Jay Slater search: Teenager's disappearance in Tenerife shrouded in speculation and questions

In a corner of Tenerife, a winding, narrow road takes you towards a small village called Masca. At points on the route, the view of the sea below and the mountains above is breathtaking.

This place, with its handful of houses and cafes, nestled among ravines and rockfaces, is about a 40-minute drive from the parts of the island most British tourists know, but it might as well be a world away.

There isn't the bustle of the resort towns in the south, with their clubs and bars. Instead, there are vast expanses of land that are arid and difficult to traverse on foot.

In the 13 days since the disappearance of Jay Slater, a 19-year-old apprentice bricklayer from Lancashire, the hikers and tourists who come to Masca have been joined by two more groups of people.

The first are the emergency services, including the civil guard, volunteer firefighters and mountain rescue teams carrying out the so-far unsuccessful search for Jay. The second group are journalists like me, trying to understand a case shrouded in speculation and questions.

Jay's journey

Those questions begin with Jay's journey which started at Papayago, the nightclub where he was last pictured enjoying the end of the New Rave Generation (NRG) festival late on 16 June.

The club is in Playa De Las Americas, not too far from Los Cristianos where he was staying. Full of British revellers and near the beach, the strip is an area Jay would have been growing familiar with, having been at the festival for two days.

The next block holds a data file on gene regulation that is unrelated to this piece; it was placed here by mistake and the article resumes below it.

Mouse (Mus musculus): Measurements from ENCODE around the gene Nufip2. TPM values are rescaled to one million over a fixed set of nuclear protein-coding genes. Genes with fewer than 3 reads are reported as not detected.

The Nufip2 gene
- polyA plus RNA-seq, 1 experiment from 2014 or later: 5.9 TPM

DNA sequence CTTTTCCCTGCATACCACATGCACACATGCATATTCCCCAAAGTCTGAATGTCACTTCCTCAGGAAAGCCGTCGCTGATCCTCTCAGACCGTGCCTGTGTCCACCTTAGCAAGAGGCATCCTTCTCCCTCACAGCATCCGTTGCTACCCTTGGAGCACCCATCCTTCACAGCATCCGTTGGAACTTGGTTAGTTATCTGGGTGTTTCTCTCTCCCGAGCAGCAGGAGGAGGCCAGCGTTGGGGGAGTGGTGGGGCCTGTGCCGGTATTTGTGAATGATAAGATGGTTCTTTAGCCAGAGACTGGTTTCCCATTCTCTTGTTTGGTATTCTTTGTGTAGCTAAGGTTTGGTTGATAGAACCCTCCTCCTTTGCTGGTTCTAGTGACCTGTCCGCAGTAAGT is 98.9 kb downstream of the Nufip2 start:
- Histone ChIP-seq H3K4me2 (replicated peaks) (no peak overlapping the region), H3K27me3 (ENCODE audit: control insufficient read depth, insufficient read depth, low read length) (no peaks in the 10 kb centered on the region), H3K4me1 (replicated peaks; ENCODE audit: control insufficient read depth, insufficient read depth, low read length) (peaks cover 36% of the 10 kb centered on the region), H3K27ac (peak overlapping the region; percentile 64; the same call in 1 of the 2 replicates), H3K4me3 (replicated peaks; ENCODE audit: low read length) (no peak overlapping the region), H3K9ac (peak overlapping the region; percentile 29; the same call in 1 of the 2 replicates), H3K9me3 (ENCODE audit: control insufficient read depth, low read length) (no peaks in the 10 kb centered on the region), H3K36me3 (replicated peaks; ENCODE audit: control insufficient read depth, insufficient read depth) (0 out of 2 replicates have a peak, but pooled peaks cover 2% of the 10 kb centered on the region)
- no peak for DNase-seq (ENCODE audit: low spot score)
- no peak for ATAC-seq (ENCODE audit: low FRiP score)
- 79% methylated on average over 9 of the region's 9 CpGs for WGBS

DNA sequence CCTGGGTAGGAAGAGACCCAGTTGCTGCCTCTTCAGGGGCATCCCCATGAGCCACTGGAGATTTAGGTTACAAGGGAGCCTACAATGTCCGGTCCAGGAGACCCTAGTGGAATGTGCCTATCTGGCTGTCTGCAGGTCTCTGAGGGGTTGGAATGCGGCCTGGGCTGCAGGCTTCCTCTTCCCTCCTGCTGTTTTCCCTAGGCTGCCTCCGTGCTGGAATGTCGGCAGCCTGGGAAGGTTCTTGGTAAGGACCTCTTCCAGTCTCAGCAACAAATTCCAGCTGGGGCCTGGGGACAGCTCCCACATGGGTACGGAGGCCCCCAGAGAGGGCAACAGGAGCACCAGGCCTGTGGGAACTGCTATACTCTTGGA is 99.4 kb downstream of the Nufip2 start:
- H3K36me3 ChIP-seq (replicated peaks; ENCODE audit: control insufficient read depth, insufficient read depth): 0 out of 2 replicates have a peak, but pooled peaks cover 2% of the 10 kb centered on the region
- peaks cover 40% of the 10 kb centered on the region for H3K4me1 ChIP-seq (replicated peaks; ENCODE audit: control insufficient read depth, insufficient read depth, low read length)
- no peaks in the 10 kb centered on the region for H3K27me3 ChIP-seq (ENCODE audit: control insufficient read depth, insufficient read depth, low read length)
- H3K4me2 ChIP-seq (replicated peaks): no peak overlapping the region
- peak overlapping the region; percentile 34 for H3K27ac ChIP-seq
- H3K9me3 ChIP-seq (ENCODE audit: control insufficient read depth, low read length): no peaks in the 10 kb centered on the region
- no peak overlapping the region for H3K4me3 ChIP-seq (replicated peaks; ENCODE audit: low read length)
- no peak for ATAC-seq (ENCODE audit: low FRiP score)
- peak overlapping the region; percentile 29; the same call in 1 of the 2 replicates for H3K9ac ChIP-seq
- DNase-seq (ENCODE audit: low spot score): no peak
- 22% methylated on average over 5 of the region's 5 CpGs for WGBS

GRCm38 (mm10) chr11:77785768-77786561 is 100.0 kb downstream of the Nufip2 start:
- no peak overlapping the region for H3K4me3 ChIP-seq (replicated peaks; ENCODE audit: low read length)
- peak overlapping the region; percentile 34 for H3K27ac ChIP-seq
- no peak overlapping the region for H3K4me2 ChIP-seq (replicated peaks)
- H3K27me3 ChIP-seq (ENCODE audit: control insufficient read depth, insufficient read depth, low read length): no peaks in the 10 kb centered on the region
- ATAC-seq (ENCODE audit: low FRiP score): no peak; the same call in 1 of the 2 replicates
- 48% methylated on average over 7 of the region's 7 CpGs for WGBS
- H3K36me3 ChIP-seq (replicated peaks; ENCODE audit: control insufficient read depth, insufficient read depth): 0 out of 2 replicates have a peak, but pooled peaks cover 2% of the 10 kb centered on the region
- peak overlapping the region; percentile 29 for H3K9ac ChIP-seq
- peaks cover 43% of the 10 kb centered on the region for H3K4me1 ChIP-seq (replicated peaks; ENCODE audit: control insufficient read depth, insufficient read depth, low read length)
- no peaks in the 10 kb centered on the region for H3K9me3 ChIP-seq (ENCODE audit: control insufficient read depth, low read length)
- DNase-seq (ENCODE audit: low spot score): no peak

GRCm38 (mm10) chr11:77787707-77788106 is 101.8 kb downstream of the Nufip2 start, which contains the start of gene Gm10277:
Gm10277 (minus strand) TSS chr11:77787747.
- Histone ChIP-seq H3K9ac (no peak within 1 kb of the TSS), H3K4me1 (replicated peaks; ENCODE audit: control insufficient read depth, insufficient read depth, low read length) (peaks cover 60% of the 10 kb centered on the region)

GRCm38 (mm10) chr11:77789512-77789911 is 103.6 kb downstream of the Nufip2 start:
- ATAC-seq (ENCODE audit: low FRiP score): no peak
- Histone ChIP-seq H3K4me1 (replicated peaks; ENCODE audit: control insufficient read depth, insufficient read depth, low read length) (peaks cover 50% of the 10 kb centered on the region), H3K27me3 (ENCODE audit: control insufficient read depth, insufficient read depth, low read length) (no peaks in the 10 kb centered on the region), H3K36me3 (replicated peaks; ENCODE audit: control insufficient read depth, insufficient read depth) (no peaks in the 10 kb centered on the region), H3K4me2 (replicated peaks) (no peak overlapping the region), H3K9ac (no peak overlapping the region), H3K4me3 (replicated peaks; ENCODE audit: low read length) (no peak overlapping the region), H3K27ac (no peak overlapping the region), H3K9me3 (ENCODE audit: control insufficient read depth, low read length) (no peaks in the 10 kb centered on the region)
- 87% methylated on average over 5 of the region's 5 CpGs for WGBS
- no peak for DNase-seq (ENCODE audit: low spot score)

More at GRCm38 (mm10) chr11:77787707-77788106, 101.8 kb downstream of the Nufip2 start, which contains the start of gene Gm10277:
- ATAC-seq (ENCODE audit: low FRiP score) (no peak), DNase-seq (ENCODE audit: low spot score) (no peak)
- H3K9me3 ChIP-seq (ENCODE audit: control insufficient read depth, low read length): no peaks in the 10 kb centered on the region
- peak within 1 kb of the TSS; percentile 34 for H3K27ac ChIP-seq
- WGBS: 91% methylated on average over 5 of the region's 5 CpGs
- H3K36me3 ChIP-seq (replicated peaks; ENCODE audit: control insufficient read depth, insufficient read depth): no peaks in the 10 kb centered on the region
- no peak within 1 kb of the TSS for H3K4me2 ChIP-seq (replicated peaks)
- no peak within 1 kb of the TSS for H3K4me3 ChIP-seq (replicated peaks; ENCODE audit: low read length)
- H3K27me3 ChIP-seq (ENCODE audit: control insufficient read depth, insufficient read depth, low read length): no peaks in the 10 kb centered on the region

But on the event's third and final night, instead of going back to the accommodation he was sharing with friends, Jay jumped in a car with two men, travelling to a small Airbnb in Masca.

This is where the information about his movements and whereabouts begins to thin, aside from the testimony of one eyewitness we met on our first full day in Tenerife.

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Ofelia Medina Hernandez runs a cafe above the Airbnb and says she saw Jay at about 8am on 17 June.

"He asked twice what time the bus came," she told us. "He came back and he asked me again, and I told him again, at 10 o'clock.

"Later I got in my car, and I saw him, he was walking quickly, but I didn't see him again after that," she added.

Despite the door to the Airbnb being just yards from a bus stop which would have taken him back down south, Medina Hernandez described Jay walking in the wrong direction.

Another key component of the timeline is a conversation Jay had with a friend on the phone at around 8.30am that day. He told them he was walking back after missing a bus - a journey that would take 11 hours on foot.

He also said he was lost, in need of water, and only had 1% charge on his phone.

His phone is believed to have been last located near an observatory around an 18-minute walk away, which is where the efforts of the emergency services were focused in the first week.

The search

That visible flurry of activity included emergency services using a helicopter, drones and sniffer dogs.

However, as the days went on, that sprawling search became a more tightly focused one, with smaller groups of officers looking at pockets of land, like ravines and caves.

Despite allowing us to film them at a distance, the teams, led by the civil guard, have refused to give much guidance on the ground, instead choosing to release updates and footage via WhatsApp.